New museum exhibit features Auburn photographer’s Alpine images

Staff writerJanuary 12, 2014 

This image of Mount Olympus, “Abandon Hope,” was taken by George L. Kinkade in the 1940s and is part of an exhibit of the his Alpine photographs.


For the first time, the public will be able to see the Alpine photography of George L. Kinkade when a new exhibit opens Wednesday at the White River Valley Museum in Auburn.

The exhibit is comprised of 33 of the 369 images that were donated to the museum after Kinkade’s death in 1975. The photographs featured in the exhibit are those Kinkade selected himself to display in club exhibits, for contests and to publish in the Photographic Society of America Journal from the 1930s through 1950s.

Kinkade worked in the 1930s-1940s as a typesetter and printer for the Auburn Globe-Republican. Along with his 45-year newspaper career, Kinkade helped create the Northwest International Exhibition of Photography at what was then called the Puyallup Fair.

Each image is accompanied by comments from his own writings discussing the photographic process, wilderness experiences and his philosophies on photography and life, museum director Patricia Cosgrove said. Also on display is his ice axe and early number REI membership card.

Kinkade shot in locations considered inaccessible by many today, hiking into mountains without advantages like logging or Forest Service roads, high-tech equipment or modern outerwear, Cosgrove said.

“The level of skill and knowledge it took to get where he went is remarkable,” she said.

Among the dozens of images on display are a series featuring ice caves and glaciers, many of which are no longer in existence or deemed so unsafe that they are off limits to today’s hikers.

“His photos have the type of detail that shares the vastness of the mountain environment while also humbling the viewer as they stand there in the warm, dry gallery,” Cosgrove said. “At other times his work appears abstract because of his unique cropping. One does not generally expect these qualities of a nature photographer in the 1930s and ’40s. I believe Kinkade’s photos are artistically well ahead of their time.”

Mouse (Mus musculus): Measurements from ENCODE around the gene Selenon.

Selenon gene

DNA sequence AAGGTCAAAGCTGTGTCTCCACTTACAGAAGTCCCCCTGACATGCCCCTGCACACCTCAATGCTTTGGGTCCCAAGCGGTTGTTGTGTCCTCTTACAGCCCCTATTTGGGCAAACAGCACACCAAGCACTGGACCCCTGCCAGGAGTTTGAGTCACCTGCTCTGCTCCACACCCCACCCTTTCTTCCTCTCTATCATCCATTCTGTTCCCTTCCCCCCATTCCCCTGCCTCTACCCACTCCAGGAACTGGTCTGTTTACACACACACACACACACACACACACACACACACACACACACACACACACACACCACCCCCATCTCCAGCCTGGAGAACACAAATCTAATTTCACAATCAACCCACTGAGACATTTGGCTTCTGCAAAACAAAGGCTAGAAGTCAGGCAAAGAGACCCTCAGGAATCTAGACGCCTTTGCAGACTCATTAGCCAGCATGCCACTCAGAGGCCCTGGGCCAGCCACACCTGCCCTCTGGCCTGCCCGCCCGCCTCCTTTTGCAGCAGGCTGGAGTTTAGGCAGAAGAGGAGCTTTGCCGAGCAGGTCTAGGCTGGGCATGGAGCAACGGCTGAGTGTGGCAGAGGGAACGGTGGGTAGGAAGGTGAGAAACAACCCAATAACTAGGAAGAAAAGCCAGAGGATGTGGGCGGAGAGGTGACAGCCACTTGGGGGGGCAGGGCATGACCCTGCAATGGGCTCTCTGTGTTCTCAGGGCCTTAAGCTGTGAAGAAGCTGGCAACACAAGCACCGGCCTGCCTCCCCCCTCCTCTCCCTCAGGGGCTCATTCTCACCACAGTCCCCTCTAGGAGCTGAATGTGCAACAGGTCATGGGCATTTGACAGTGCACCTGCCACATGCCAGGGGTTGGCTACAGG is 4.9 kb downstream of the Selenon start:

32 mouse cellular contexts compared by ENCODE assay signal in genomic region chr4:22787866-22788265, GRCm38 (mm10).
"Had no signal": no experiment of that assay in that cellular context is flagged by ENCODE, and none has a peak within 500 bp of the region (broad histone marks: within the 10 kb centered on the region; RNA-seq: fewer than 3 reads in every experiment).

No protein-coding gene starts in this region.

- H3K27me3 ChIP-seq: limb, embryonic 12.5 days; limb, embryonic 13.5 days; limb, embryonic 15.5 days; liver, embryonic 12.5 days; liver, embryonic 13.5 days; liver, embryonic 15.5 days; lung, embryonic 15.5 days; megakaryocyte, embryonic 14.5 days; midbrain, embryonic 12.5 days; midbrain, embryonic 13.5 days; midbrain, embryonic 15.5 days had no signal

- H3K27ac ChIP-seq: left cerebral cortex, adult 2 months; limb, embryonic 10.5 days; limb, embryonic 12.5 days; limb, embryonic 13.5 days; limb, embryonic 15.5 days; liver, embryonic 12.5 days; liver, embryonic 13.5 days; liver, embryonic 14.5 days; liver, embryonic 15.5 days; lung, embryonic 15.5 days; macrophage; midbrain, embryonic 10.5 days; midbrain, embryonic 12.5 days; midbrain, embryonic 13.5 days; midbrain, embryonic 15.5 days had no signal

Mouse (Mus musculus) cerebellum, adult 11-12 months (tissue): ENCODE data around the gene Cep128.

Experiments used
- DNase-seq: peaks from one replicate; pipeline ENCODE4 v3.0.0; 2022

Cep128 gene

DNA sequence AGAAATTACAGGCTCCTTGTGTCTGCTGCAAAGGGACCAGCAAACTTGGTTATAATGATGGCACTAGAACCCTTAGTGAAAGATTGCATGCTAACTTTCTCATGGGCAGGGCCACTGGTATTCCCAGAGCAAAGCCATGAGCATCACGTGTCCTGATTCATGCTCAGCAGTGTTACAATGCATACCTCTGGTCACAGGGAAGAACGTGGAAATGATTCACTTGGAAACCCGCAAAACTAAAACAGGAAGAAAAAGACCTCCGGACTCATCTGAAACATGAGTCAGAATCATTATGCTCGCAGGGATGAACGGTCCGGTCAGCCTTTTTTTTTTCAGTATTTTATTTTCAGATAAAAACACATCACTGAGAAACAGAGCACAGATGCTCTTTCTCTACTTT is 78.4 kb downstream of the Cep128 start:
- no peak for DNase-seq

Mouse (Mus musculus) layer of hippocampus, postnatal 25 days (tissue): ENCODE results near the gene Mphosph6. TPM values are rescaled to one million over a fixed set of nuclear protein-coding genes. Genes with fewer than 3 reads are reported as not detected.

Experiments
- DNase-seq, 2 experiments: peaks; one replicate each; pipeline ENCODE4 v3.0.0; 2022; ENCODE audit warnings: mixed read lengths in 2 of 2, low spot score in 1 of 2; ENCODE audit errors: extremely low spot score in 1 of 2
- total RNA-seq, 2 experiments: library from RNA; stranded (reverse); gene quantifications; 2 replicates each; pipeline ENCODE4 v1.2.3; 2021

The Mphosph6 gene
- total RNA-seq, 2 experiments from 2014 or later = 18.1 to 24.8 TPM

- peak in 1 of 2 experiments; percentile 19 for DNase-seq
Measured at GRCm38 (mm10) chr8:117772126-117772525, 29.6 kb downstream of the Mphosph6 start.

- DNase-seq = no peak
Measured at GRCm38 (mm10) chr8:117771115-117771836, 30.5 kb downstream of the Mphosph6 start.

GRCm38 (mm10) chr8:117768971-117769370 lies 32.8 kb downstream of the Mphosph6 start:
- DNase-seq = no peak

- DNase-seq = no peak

The decision to create the exhibit was driven by a museum patron and fan of Kinkade’s.

“While we owned this vast collection of prints, to be honest, we really didn’t appeciate it,” Cosgrove said. A museum patron who lives in California, and was in some of these Alpine photo clubs with Kinkade, really opened our eyes to what we had.”


What: The museum’s collections focus on Puget Sound history, native culture of the Northwest, Japanese immigration and the Northern Pacific Railway.

Where: 918 H St. SE, Auburn

HOURS: The museum is open noon-4 p.m. Wednesdays-Sundays. The museum also is open 6-8 p.m. on the first Thursday of each month.

Admission: $5 adults, $2 seniors and children and free for children 2 or younger. Admission is free for everyone all day on the first Thursday and the third Sunday each month.

Information: 253-288-7433,

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